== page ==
Please use this identifier to cite or link to this item: http://hdl.handle.net/2381/23651
Title: Neuropsin cleaves EphB2 in the amygdala to control anxiety.
Authors: Attwood, BK
Bourgognon, JM
Patel, S
Mucha, M
Schiavon, E
Skrzypiec, AE
Young, KW
Shiosaka, S
Korostynski, M
Piechota, M
Przewlocki, R
Pawlak, R
First Published: 19-May-2011
Citation: NATURE, 2011, 473 (7347), pp. 372-375
Abstract: A minority of individuals experiencing traumatic events develop anxiety disorders. The reason for the lack of correspondence between the prevalence of exposure to psychological trauma and the development of anxiety is unknown. Extracellular proteolysis contributes to fear-associated responses by facilitating neuronal plasticity at the neuron-matrix interface. Here we show in mice that the serine protease neuropsin is critical for stress-related plasticity in the amygdala by regulating the dynamics of the EphB2-NMDA-receptor interaction, the expression of Fkbp5 and anxiety-like behaviour. Stress results in neuropsin-dependent cleavage of EphB2 in the amygdala causing dissociation of EphB2 from the NR1 subunit of the NMDA receptor and promoting membrane turnover of EphB2 receptors. Dynamic EphB2-NR1 interaction enhances NMDA receptor current, induces Fkbp5 gene expression and enhances behavioural signatures of anxiety. On stress, neuropsin-deficient mice do not show EphB2 cleavage and its dissociation from NR1 resulting in a static EphB2-NR1 interaction, attenuated induction of the Fkbp5 gene and low anxiety. The behavioural response to stress can be restored by intra-amygdala injection of neuropsin into neuropsin-deficient mice and disrupted by the injection of either anti-EphB2 antibodies or silencing the Fkbp5 gene in the amygdala of wild-type mice. Our findings establish a novel neuronal pathway linking stress-induced proteolysis of EphB2 in the amygdala to anxiety.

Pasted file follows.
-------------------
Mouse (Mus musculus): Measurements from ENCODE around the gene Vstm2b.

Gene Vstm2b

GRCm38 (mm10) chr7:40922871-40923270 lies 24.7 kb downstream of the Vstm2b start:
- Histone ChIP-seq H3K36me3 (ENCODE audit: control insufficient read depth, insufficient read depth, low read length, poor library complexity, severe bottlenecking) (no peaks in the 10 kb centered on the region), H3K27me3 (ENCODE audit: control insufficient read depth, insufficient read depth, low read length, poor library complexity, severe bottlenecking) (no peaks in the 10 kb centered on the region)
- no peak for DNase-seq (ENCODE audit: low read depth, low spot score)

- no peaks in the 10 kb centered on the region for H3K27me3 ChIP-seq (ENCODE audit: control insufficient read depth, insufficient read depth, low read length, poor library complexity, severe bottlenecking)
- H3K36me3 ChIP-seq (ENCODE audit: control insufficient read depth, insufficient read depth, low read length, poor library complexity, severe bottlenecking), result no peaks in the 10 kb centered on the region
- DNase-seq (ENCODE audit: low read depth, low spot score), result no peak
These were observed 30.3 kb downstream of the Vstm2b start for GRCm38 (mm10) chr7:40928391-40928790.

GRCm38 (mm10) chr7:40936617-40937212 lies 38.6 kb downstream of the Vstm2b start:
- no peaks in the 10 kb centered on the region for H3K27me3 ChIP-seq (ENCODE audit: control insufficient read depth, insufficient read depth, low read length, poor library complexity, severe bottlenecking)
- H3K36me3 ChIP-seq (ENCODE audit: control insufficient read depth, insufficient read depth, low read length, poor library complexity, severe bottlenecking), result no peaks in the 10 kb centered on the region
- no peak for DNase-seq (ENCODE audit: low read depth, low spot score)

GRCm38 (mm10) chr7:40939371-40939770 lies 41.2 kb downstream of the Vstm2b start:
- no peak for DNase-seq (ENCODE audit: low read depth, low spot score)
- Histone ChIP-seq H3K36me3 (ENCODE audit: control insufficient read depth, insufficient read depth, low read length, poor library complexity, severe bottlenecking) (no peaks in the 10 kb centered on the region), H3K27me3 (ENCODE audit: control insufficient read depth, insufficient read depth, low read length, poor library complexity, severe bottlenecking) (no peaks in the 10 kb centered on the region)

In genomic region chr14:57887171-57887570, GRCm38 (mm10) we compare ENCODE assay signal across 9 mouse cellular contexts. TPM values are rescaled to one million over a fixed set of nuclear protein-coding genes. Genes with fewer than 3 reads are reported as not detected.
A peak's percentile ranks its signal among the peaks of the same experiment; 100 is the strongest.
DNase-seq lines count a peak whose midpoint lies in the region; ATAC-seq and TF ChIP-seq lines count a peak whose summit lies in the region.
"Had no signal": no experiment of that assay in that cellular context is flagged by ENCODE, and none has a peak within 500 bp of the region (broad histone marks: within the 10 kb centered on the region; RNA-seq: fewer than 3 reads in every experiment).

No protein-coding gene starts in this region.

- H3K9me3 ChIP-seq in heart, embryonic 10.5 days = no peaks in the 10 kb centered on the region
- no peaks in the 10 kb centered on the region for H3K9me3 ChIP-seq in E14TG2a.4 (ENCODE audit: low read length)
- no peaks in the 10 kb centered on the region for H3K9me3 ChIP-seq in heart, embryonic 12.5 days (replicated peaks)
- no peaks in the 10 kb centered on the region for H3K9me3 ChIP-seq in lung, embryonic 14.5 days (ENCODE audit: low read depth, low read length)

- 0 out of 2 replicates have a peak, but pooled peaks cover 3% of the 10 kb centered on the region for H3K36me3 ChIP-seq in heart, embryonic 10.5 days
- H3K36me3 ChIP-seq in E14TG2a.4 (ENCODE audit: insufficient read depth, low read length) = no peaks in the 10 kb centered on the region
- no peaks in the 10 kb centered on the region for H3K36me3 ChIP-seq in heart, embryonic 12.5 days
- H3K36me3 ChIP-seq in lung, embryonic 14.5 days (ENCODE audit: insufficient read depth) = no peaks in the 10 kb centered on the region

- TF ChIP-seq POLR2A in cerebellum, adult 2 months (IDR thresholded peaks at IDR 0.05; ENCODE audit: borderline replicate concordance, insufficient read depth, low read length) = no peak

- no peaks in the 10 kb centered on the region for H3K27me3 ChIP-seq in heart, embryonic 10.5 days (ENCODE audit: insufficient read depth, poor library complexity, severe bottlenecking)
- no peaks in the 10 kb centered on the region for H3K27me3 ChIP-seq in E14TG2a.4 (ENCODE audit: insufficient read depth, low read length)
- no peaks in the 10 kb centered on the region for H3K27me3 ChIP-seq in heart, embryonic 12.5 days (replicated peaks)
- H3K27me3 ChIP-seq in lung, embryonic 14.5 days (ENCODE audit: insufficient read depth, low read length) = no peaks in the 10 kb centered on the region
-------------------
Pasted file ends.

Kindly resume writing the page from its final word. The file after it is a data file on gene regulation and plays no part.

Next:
DOI Link: 10.1038/nature09938
eISSN: 1476-4687
Links: http://hdl.handle.net/2381/23651
Type: Journal Article
Appears in Collections:Published Articles, Dept. of Cell Physiology and Pharmacology

Files in This Item:
There are no files associated with this item.


Items in LRA are protected by copyright, with all rights reserved, unless otherwise indicated.